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October 10, 1901     The Saguache Crescent
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October 10, 1901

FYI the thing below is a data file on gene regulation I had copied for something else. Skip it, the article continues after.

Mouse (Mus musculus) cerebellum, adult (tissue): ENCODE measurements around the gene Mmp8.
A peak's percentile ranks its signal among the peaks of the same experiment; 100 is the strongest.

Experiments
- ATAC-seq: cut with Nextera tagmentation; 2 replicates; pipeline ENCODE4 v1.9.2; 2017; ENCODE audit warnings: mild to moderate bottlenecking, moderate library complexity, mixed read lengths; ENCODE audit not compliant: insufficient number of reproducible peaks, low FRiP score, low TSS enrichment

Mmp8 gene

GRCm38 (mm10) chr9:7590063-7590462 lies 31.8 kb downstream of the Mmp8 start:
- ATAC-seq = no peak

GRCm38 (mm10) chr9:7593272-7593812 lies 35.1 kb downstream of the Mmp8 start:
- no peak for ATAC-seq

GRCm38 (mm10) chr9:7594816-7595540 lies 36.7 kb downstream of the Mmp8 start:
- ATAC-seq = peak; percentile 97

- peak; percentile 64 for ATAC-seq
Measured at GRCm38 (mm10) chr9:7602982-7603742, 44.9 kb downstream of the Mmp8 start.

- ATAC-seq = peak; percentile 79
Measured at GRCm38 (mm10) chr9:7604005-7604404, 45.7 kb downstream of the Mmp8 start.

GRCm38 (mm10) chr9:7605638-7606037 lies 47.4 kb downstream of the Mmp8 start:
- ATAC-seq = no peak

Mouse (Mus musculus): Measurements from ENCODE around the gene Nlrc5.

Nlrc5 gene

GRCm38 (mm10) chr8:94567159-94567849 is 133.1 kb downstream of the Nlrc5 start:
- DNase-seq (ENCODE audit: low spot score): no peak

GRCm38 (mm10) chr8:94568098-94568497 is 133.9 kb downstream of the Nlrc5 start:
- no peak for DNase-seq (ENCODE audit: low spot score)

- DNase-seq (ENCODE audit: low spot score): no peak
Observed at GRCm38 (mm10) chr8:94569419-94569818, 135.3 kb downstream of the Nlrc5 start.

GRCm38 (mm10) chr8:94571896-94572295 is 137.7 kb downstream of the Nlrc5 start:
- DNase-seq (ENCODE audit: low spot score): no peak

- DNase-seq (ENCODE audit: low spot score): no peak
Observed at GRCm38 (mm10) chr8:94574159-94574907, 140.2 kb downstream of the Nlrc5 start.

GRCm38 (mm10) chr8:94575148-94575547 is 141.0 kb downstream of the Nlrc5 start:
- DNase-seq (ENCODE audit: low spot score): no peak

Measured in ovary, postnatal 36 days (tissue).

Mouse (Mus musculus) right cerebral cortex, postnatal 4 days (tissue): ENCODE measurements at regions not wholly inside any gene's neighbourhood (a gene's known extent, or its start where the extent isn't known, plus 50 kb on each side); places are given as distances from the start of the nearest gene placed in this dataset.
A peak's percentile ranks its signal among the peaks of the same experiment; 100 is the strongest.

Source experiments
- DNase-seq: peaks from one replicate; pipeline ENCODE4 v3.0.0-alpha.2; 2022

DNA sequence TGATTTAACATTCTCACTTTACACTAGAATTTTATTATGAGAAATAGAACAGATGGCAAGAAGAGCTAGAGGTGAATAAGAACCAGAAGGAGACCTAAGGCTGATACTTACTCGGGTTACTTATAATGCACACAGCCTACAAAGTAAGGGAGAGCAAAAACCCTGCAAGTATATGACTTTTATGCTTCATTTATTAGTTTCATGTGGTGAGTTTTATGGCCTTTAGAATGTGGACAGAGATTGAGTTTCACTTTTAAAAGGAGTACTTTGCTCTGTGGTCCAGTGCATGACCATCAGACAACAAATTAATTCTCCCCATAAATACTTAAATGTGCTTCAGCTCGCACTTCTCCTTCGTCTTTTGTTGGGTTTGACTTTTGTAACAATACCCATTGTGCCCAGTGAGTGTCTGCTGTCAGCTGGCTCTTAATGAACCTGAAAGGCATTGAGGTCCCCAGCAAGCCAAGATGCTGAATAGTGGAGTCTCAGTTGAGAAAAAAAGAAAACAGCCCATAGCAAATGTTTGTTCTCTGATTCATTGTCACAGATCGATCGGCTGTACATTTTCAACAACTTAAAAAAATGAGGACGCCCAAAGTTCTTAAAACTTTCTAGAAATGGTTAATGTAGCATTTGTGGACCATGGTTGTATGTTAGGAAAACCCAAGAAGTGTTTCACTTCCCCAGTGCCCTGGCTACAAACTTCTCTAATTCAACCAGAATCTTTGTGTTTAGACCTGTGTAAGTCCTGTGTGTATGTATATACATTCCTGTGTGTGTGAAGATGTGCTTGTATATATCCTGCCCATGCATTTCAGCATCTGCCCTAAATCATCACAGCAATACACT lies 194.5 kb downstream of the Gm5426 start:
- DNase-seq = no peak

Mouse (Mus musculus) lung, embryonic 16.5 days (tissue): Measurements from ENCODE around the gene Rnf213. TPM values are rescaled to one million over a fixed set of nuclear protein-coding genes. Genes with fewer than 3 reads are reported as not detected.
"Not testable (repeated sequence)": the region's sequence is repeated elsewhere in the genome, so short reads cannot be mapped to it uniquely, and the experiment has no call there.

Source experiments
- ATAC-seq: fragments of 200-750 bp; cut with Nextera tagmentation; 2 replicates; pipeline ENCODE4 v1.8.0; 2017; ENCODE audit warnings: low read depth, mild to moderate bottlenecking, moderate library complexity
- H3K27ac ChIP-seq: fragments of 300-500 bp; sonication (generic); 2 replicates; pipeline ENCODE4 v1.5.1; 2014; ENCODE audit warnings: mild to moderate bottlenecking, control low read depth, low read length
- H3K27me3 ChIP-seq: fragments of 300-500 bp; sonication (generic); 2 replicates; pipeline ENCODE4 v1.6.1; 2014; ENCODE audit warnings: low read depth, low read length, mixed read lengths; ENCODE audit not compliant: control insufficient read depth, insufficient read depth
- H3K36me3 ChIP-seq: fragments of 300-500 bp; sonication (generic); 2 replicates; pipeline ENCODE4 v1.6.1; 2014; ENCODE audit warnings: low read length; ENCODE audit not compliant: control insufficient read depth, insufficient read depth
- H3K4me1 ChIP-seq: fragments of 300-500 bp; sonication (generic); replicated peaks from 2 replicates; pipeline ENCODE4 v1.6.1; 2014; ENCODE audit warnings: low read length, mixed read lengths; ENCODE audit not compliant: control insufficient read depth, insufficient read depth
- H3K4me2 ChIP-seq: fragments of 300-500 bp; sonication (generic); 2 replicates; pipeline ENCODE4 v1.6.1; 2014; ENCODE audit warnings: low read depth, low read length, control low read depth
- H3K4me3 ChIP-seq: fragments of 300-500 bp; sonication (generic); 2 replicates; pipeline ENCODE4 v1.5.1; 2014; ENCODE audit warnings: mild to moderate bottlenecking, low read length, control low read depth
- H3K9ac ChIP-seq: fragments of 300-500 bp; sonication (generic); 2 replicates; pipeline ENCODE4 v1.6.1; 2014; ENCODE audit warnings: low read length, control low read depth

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American citizen who has ever been called to the head of our nation. He was born in New York City, October 27, 1858, his father, after whom he was named, being a prominent merchant, a patriot, a philanthropist, and a mov- ing spirit in the Civil War. The elder Theodore Roosevelt went to Washing- ton after the first Battle of Bull Run, and warned President Lincoln that he must get rid of Simon Cameron as Sec- retary of War, with the result that Mr. Stanton, the" "organizer of vic- tory," took his place. When the war was fairly under way, it was Theodore Roosevelt who organized the allotment plan, which saved the families of eighty thousand soldiers of New York State more than five million dollars of their pay; and when the war was over he protected the soldiers against the sharks that lay in wait for them, and saw to it, that they got employment. Through his influence the New York newsboys' lodging-house system and many other institutions of public bene- fit and helpful charity were established. There were four children in the Roose- velt family, of whom Theodore was the second. There were two boys and two girls. A younger brother was killed in a railroad accident, and the hopes of the father were centered on Theodore. At the age of five or six, Theodore gave little promise of maintaining the pres- tige of the Roosevelt family line. ~he ~re.ttden#'m Eorly ~oyhood. He was a puny, sickly, delicate boy. Sonic one who knew him in those days of the Civil War described him as a "weak-eyed, pig-chested boy, who was too frail to take part in the spdrts of lads of his age." When he arrived at the age of six, he was sent to the famous old McMullen School, wher~ he remained for eight years. It was not, however, in New York that the boy Roosevelt spent with most profit the months to which he looks back with pleasure. The elder Roosevelt believed that children best thrive in the coun- try. He selected a beautiful spot near the village of Oyster Bay, on the north shore of Long Island, and erected a country house which well deserves its title, "Tranquility." Here it was among the hills which border the sound and the bay, that Theodore Roosevelt and his brother and sisters spent the long summer months. At fourteen Theodore was admitted to tJ-~ Cutler School, a private academy in New York conduct- ed byArthur H. Cutler. Here he took the preparatory course for Harvard University, making rapid advancement under the careful tuition of Mr. Cutler, and graduating with honors. Become.s an Athlete. By careful attention and plenty of gymnasium exercise and out-of-door life his frame became more sturdy and his health vastly improved. It thus happened that when young Roosevelt entered on college life at Harvard, in 1875, he suffered little by comparison with boys of his age. While he did not stand in the front rank of athletics, he was well above the average, and had no reason to be ashamed of his physi- eal prowess. Never for a waking moment was he idle. It was either study o'r exerc',se. In addition to his regular studies and special courses he took upon himself the editorship of the college paper, and made a success of it. He was demo- cratic in his tastes and simple in his mode of )ivlng. Theodore Roosevelt was graduated from Harvard in 1880 with high honors. In spite of severe study, his health was but little im- paired, and he at once started on a foreign Journey in search of instruc- tion, pleasure and adventure. He dis- tinguished himself as a mountain climber, ascending the Jungfrau, the Matterhorn and many other peaks, and was made a member of the Alpine Club f London. ~inm ..~udJr of Late. On his return to America he studied law, and in the fall of 1881 he was elected to the State Assembly from the Twenty-first District of New York, generally known as Jacob Hess's dis- trice. By re-electlon he continued in the body during the session of 1883 and 1884. He introduced important reform measures, and his entire legislative career was made conspicuous hy the courage and zeal with which he as- sailed political abuses. As chairman of the Committee on Cities he introduced the measure which took from the Board of Aldermen the power to con- firm or reject the appointments of the ,.~yor. He was chairman of the noted legislative investigating committee which bore hla name. In 1884 he went to the Bad Lands in Dakota, near the "'Pretty Buttes," where he built a log- c~bil, and for several years mingled the life of a ranchman with that of a literary worker. From l.is front door he could shoot deer, and the mountains around him were full of big game, Amid such surroundings he wrote some of his most popular books. He became a daring horseman and a rival of the cowboys in feats of skill and strength. In 1886 Mr. Roosevelt was the Republican candidate tor Mayor against Abram S, Hewitt, United Democracy, and Henry George, United Labor. Mr. Hewitt was elected by about twnnty-two thousand plurality. In 1889 Roosevelt was appointed by Prsaident Harrison a member of the I .2 6 pRESIDENT,of U. 5. United States Civil Service Commie-me afterward that the man had come sion. His ability and rugged honesty in the administration of the affairs of that office greatly helped to strengthen his hold on popular regard. ~olice Commimmioner in .Nero Nor~, Roosevelt continued in that office un- til May 1, 1895, when he resigned to accept the office of Police Commis- sioner from Mayor Strong. He found the administration of affairs in a de- moralized condition, but he soon brought order out of chaos. Says James A. Riis, who is an intimate friend of! President Roosevelt: W'e had been trying for forty years to achieve a system of dealing decently with OUr homeless poor. Two score years be- fore. the surgeons of the police depart- ment had pointed out that herding them in the cellars or over the prisons of police stations in festering heaps, and turning them out hungry at daybreak to beg their way from door to door, was indecent and inhuman. Since then grand Juries, acad- emies of medicine, committees on phil- anthropic citizens, had attacked the foul disgrace, but to no purpose. Pestilence ravaged the prison lodgings, but still they stayed. I know what that fight meant. for :I was one of a committee that waged it year after year, and suffered defeat every time, until Theodore Roosevelt came and destroyed the nuisance In a_ night. I remember the caricatures of tramps shivering in the cold with which the yellow newspapers pursued him at the time, labeling him the "poor man's foe." And I remember being Just a little uneasy lest they wound him. and perhaps make him think he hRd been hasty. But not he. It was only those who did not know him who charged him with being hasty. He thought a thing out quickly-- yes, that is his way; but he thought it out, and, having thought it out, suited ac- tion to his Judgment. Of the consequences he didn't think at all. He made sure he was right, and then went ahead with per- fect confidence that things would come out right. Z'li.s AdVice 1o Organizsd Labor. Mr. Riis says he never saw Roose- velt to better advantage than when he once confronted the labor men at their meeting-place, Clarendon Hall: The police were all the time having trouble with strikers and their "pickets." Roosevelt saw that it was because neith- er party understood fully the position of the other, and, with his usual directness, sent word to the labor organizations that he would like to talk it over with them. At his request I went with him to the meeting. It developed almost immedi- ately that the labor men had taken a wrong measure of the man. They met him as a politician playing for points, and hinted at trouble unless their demands were reef. Mr. Roosevelt broke them off short: "Gentlemen!" he said--with that snap of the Jaws, that always made people lis- ten~'I asked to meet you, hoping that we might come to understand one anoth- er. Remember. please, before we go fur- ther, that the worst injury anyone of you can do to the cause of labor is to counsel violence. It will also be worse for him- self. Understand distinctly that order will be kept. The police will keep it. Now we can proceed." I was never so proud and pleased as when they applauded him to the echo. He reddened with pleasure, for he saw that the best in them had come out on top, as he expected it would. Attacl(Fd by "'yello~J,'" .Ne~m- /Japers, It was of this incident that a handle was first made by Mr. Roosevelt's ene- mies in and out of the police board-- and he had many--to attack him: It happened that there was a music- hall In the building in which the labor men nret. The yellow newspapers circu- lated the lie that he went there on pur- pose to see the show, and the ridiculous story was repeated until actually the llars persuaded themselves that it was so. They would not have been able to under- stand the kind of man they had to do with, had they tired. Accordingly they fell into their own trap. It is a tradition of Mulberry Street that the notorious Seeley dinner raid was planued by hls en- emies in the department of which he was the head, In the belief that they would catch Mr. Roosevelt there. The dinners were supposed to be his "'set," Some time after that, Mr. Riis was in Roosevelt's office when a police of- ficial of superior rank came in. and re- quested a private audience with .him: They stepped aside and the policeman spoke in an undertone, urging something strongly. Mr. Roosevelt tlstened. Sud- denly I eat him straighten up as a man recoils from something unclean, and dis- miss the other with a sharp: "No, sir! I don't fight that way." The policeman want out crestfallen. Roosevelt took two or three turns about the floor, atrugglinK ~lenUy" with stro~ disgust~ He told to him with what he said was certain knowledge that his enemy could that night be found in a known evil house up- town, which it was his alleged habit to visit. His proposition was to raid it then and so "get square." To the policeman it must have seemed like throwing a good chance away. But it was not Roosevelt's way; he struck no blow below the belt. Id the governor's chair afterward he gave the politicians whom he fought, and who fought him, the same terms. They tried their best to upset him, for they had nothing to expect from him. But they knew and owned that he fougtlt fair. Their backs were secure, lie never tric~xed them to gain an advantage. A promise given by him was always kept t~ the letter. Ammt.rtan# .~ecretary Of" .Na~Jy. Early in 1897 he was called by Presi- dent McKinley to give up his New York office to become Assistant-Secre- tary of the Navy. His energy and quick mastery of detail had much to do with the speedy equipment of the navy for its brilliant feats in the war with Spain. It was he who suggested Admiral Dewey for commander of the Asiatic station. Dewey was sometimes spoken of in those days as if he were a kind of fashion-plate. Roosevelt, however, had faith in him, and while walking up Connecticut avenue one day said to Mr. Riis: "Dewey is all right. He has a lion heart. He is the man for the place." No one now doubts the wis- dom of his selection, and naval officers agree that the remarkable skill in marksmanship displayed by the Amer- ican gunners was due to his foresight. He saw the necessity of practice, and he thought it the best kind of economy to burn up ammunition in acquiring skill. A characteristic story is told regard- ing Roosevelt's insistence on practice In the navy. Shortly after his appointment he asked for an appropriation of $800,000 for ammunition, powder, and shot for the navy. The appropriation was made, and a few months later he asked for another appropriation, this time of $500,000. When asked by the proper authorities what had become of the first appropriation, he replied: "Every cent of it was spent for powder and shot, and every bit of powder and shot has been fired." When he was asked what he was going to do with the $500,- 000, he replied: "Use every ounce of that, too, within the next 'thirty days in practice shooting." Hi~ Cuban W~ar "Record. Soon after the outbreakof the war, however, his patriotism and love of active life led him to leave the compar- ative quiet of his government office for ~ervice in the field. As a lieutenant- colonel of volunteers he recruited the First Volunteer Cavalry, popularly known as the "Rough Riders." The men were gathered largely from the cowboys of the west and southwest, but also numbered many college-bred men of the east. In the beginning he was second in command, with the rank of lieutenant-colonel, Dr. Leonard Wood being colonel. But at the close of the war the latter was a brigadier- general and Rodsevelt was colonel iu command. Since no horses were trans- ported to Cuba, this regiment, togeth- er with the rest (~ the cavalry, was obliged to serve o~ foot. The regi- ment distinguished itself in the San- tiago campaign, and Colonel Roosevelt became famous for his bravery in lead- ing the charge up San Juan Hill on July 1st. He was an efficient officer, and won the love and admiration of his men. His care for them was shown by the circulation of the famous round- robin which he wrote protesting against keeping the army longer in Cuba. Am Go~ernor ,off .~e~ ~org. Upon Roosevelt s return to ~ew York there was a popular demaud fo~ his nomination for governor. Pre- vious to the state convention he was nominated by the Citizens' Union, but he declined, replying that he was a Republican. The Democrats tried to frustrate his nomination by attempting to prove that he had lost his legal resi- dence in that state. T~at plan fallad nor Black. The campaign throughout the state was spirited. Roosevelt took the stump and delivered many speeches. His plurality was 18,079. As the campaign of 1900 drew near, the popular demand that Roosevelt's name should be on the National Re- publican ticket grew too imperativ~ to be ignored by the leaders. The honor of the nomination for Vice-Pres- ident was refused time and time again by Roosevelt, who felt that he had a great duty to perform as governor of New York state. Says Cal O'I,aughlin. apropos of tl]e Republican National Convention, which was held in Philadelphia on June 19, 20 and 21, 1900: .Nomtna~ion a# ~hiladel~hia. On the evenlng of the first day of the convention, Roosevelt saw Plate. "My name must not be presented to the con- vention," he told him. Plate was mad, and mad clean through; but he acquiesced and ]Roosevelt returned to his apartment to run into the arms of the Kansas dele- gation. "We do not request you to ac- cept the nomination," said State Senator Burton; "we do Ilot urge you-to accept the nominatiou, but we propose to issue orders to you, and we expect you to obey them." Throughout the delivery of Mr. Burton's remarks, Roosevelt stood, with shoulders square and feet at right angles, his chin occasionally shooting forward, as if he were on the point of objecting to the argument that he alone could rescue "bleeding Kansas" from demagogism and populism. But he waited patiently until the address was ended, and then appealed to the gansans to take his words at their face value, and vote for some one of the candidates. But his appeal was useless, for Senator Burton, grasping his hand, congratulated him "in advance upon his nomination and election," and the dele- gation enthusiastically approved the sen- timents. So certain was Kansas that Roosevelt would be the choice of the con- vention, that it had printed a huge plac- ard, bearing the words in large, black type: "KANSAS DELEGATIOI~" FIRST TO DECLARE FOR GOVERNOR ROOSEVELT." And, when the nomination was declared to have occurred, triumphantly carried it about Convention Hall. After his nomination, Roosevelt said: I held out as long as I could ~ had to give in when I saw the popular sentiment of the convention. I beheve it is my duty. Now that it is all over, I want to say that I appreciate fully the sentiment which accompanied my nomination. The unan- imity and enthusiasm of the convention for my nomination never will be forgot- ten by me. During the political campaign which followed, he traveled 16,100 miles, flashed through 23 states, delivered 459 speeches, containing 860,000 words, and made his appeal directly to 1,- 600,000 persons. Hi, r Capacity for Word(. Mr. Rils says that the thing that be- clouds the Judgment of hls critics is Roosevelt's amazing capacity for work. He says: He can weigh the pros and cons of'a case and get at the meat of it in tess time than It takes most of us to state the mere proposition. And he is surpris- ingly thorough Nothing escapes him. ~lis judgment comes sometimes as a shock to the man of slower ways. He does not stop at conventionalities. If a thing is right, it is to be done--and right away. It was notably so with the round- robin in Cuba, asking the government to recall the perishing army When it had won the fight. People shook their heads, and talked of precedents. Precedents! It has been Roosevelt's business to make them most of his time. But is there any- one today who thinks he set that one wrong? Certainly no one who with me saw the army come home. It did not come a day too soon. Roosevelt is no more infallible than the rest of us. Over and over again I have seen him pause when he had decided upon his line of ac- tion, and review it to see where there was a chance for mistake. Finding none. he would issue his order with the sober comment: "There. we have done the best we could. If .there is any mistake we will make it right. The fear of it shall not de- ter us from doing our duty. The only man who never makes a mistake is the man who never does anything." Enforcing #he La~ Referring to Roosevelt's strict en- forcement of the Sunday excise law, the Sa~ Francisco Argonaut's New York correspondent, "Flaneur," wrote under date of September 2, 1895: The law is not a Republican law. It was passed by Tammany, as a means of blackmailing saloonkeepers who refused to yield up tribute. It Is a Democratic law, was introduced at the instigation of Tammany, was passed by a Democratic legislature, and was signed by a Demo- cratic governor, David B. Hill. Senator Hill is now trying to make political cap- ital by abusing Roosevelt for enforcing the law, but he places himself in a very questionable position. When a man is the leader of a party in a state, when his party passes an excise law. and when he himself signs it as governor, he certainly stultifies himself when. to embarrass a political opponent, he fights against tile enforcement of the very law which he himself passed. The opponents of en~,orc- lng the law are having a rather nard time. Nobody denies that the law exists; all that they say is that it is "a hardship to enforce it." But who is to decide on the relative severity or mildness of the laws? Commissioner Roosevelt himself frankly says that he does not believe in such a severe Sunday law, but as it is the law, he is going to enforce It. And he Is certainly doing so. There is a good deal of humor in the American people, and in this great city there are many thousands who are smiling sardonically over the plight of Tammany caus@d by enforcing a Tammany law. For ~Tam- znany's revenues come largely from the blackmailing of liquor saloons. President Roosevelt has been a stu- dent of political economy since boy- hood. He has been an omniverous reader, and has pursued his studies with the same zeal and energy that have characterized all his acts in civil and military life.--San Francisco Ar- gonaut. AWAKENING OF JAPAN REAR ADMIRAL BEARDSLEE TELLS OF NEW NATION That Was First Heseued from Jts Slum- bers by the Perry Expedition--The Building of the Monument at Gora Hama--American Had Been Forgotten. Special Letter. Rear Admiral Beardslee has recently arrived home from Japan, where he devoted much time to promoting the erection of the Perry monument at Gora Hama. As he is the only survivor of the expedition of the American squadron that went to Japan in 1853, under the command of Commodore M. C. Perry, he found it devolving upon him to push public interest in Japan along to the completion of the me- morial. He also made a study of Japanese comditions of today as compared with those of half a century ago. They I~roved gratifying to one remember- ing the day when representatives of America's navy first set foot, against much opposition, on the land where now a monument is raised in their leader's honor. Some" of his observations and con- clusions are set forth in the following letter, together with his account of the unveiling of that monument on the 14th of last July. It was the work of months to get the Japanese interested in the plan; that work meant the raiS- ing of a large sum of money. The way in which it was accomplished is re- lated here. Letter of Adn~lral Beardslee. The first thing that I did after ar- riving in Japan waters was to hunt up the exact place where the landing was made. There it lay, the .quiet Gora Hama, a smoothly curving shore backed by hills and facing the blue water. It recalled that day when, a peaceful welcome having been assured, the Japanese scullers guided the Amer- ican officers into the harbor. Guns boomed then as they boomed the other day when the celebration was held in honor of that early event. Captain Bu- chanan, in command of the early par- ty, was literally the first of them to put foot on shore. I paced the ground there and re- called it all. The~ I mingled among the people and tried to find some rec- ollection of that day. It ~ gone com- pletely from their minds. The place there had not changed es'- REAR ADMIRAL BEARDSLEE. peciallly in those years, except that there was no hostility to the advances made by Americans--no great curios- ity even, for American tourists are by no means rare. But the people in those out of the way places have not taken up European customs as those of the larger cities have They sit on the floor and wear kimonos as' much as ever and give never a thought to chairs and tail- oring. PexlT Forgotten at Germ Hama. It seemed strange enough that I could not come upon old residents, and plenty of them, who remembered Per- ry. But in all the course of my travel- ing in Japan I found almost none upon whom the eommodore's landing seemed to have made any impression. One old man of 90 and his son of 70 appeared before the conclusion of my visit--men who had seen Perry, remembered him clearly and realized what he had done for their nation. They are the two whom you see standing beside the monument. They are both, father and son, fine specimens of Japanese old manhood. Finely knit and erect of car- riage they look many years less than they are. It gratifies me to know that I had a hand in raising that handsome, monu- ment as a memorial. I thought my task was a hopeless 'one when I first set about it. It was a long time before I could arouse any interest in the mat- ter, but at last I contrived to gain the assistance of some influential Japanese. They were of the Beiyu Kyokal, or "American' Friends." Up to that time my talking had been of no avail, although I was received most hospitably, being entertained In princely manner by men of great dis- tinction. My appeals had fallen upon deaf ears. But when the right men took hold of the matter it was hurried along with admirable execution. Hard to Raise Fand~. Even so, the raiMng of funds took nin'e months. The monument cost $25,- 000, which means 50,000 yen to the Jap- anese. This is no small sum to them and it was only by patient colleeting that the thing could be accomplished. Finally the Japanese and American ~overnments assisted in making the celebration at the unvailing a very me- morahle occasion, and all of us who had worked hard for suec~ felt.that 'it has achieved a fitting climax when the 14th of July arrived. There at Gora Hama, in the same waters where Perry's squadron had ar- rived, lay eight .war vessels belonging to the two governments now in such friendly relations. There was no longer any of the suspicious and cautious character shown in their relations that had been in the first place. Instead were open rejoicing and friendliness over a common cause. Torpedo boats were there to help along the celebra- tion. There was a booming of guns and flashing of day fireworks. The splendid monument was unveiled amid the rejoicing of two happy nations. Education Advancing Rapidly. It is delightful to me, now that the Journey is over, to look back upon Japan and see the way that it has grown since my first visit. In the cities education is advancing and broadening at a rapid rate. In many ways the country's civilization is not excelled the world over. Its courtesy and hos- pitality are renowned. An American woman can travel with more safety than in Paris or London. This speaks for itself. Many things are still undeveloped. All will come in time. If Commodore Perry could look upon the result of his mission he surely would find it as grat- ifying as he could desire. L. A. BEARI)SLEE. ABOUT ICEBOATS. In Holland They Are Used for Business Rather Than Pleasure. For hundreds of years past in Hol- land boats have been sailed over the ice on the canals. The Dutchmen use them for business rather than for pleasure. One may often meet in Holland little navies of sledges, loaded with corn, flour or wood, sliding on the ice, with sails set to the wind. For ages, too, ice-boating has been com- mon In Finland. Northern Europe un- doubtedly is the home of the sport. Wealthy men of St. Petersburg sail their ice-boats on the Baltic. On the fiords of Norway and on the great lakes of Sweden one may frequently see the sails of the boats, though lack of wind and abundance of snow make ice-boating there a precarious pastime. England has little chance for enjoying the sport, though attempts have been made to introduce it into the fen dis- trict. Scotland has more chance, and occasionally an iceboat is heard of on one of the frozen lochs. In Switzer- land, at Dares and other places beloved by skaters, ice-boating is keenly culti- vated in winter. A serviceable modern iceboat of best quality costs about $250. The average length of the best all-around craft is about 50 feet and they bear some 1,000 square feet of canvas. They are very frail craft--as one cannot help remembering when traveling at top speed over rough ice-- and weigh about 800 or 900 pounds. Briefly, an iceboat consists of a trian- gular timber framework, with a tall mast rising from the front of thel frame. She runs upon three steel run- ners, the after one set crosswise and, acting as a rudder, all long and curved fore and aft. The rudder skate is turned by a tiller and must naturally: be very sharp to obtain a grip on the ice. To steer an ice yacht is a matter of nerve and practice. A calm disposi- tion and a quick eye are more neces- sary than on a sea yacht, for the slightest touch of the tiller will spin the bOat round. Unless the helm be turned gradually the yachtsmen will find themselves overboard. It is re- markable that an iceboat sails faster than the wind. She does not sall di- rectly before the wind, like a balloon, which consequently can never sail faster than the wind, but she always sails at an angle to the wind's direc- tion and gathers increased speed with every thrust of wind against her sails. There is so little friction that, having gained a certain speed, a forward im- petus received from the wind does not go to maintain that speed but to add to it. Thus It comes about that ice yachts actually overhaul the wind, so that their canvases appear as if driving into its face.--Chicago News. The Eyeless Congo. French Congo is without a French woman, and there is gnashing of teeth in local official eircles. It ap- pears that last year the colony was brightened by the presence of thirteen ladies, wives of Freneh officials, but these soon sickened, and the govern- ment, finding the cost of transport too much, informed its colonial servants that they would not be allowed to take out their wives at the national ex- pense. Now a decree of December, 1897, states that inasmuch as wives' ought to follow their husbands to the colonies, their fares backward and for- ward would be defrayed by the colo- nial office. Therefore the recent gov- ernment order is illegal, and to get over the difficulty the. colonial office will be compelled to send out bachel- ors to the colony.--London Express. Sale Under Void Judgment. If a defendant's property be sold un- oer a void Judgment and execution and he, with legal notice of all the mater- ial facts, receive from the sheriff and retain a portion of the proceeds of the sale, the supreme court of Georgia, in the case of Tutt vs. Roney (39 S. E. Rep., 293), holds that this amounts in law to a ratification and he is bound by the sale. Calendars Caught a Patrom. "~ow did you happen tu In~ure in that particular company? .... I consult- ed the wishes of my wife." *'Of course; that's very praiseworthy. BUt~does she know anything about llfe insuranca companies?" "Yes. She investigated and found that this one always iuuu the prettiest calendars.'--t~nd~ Tit- Bits.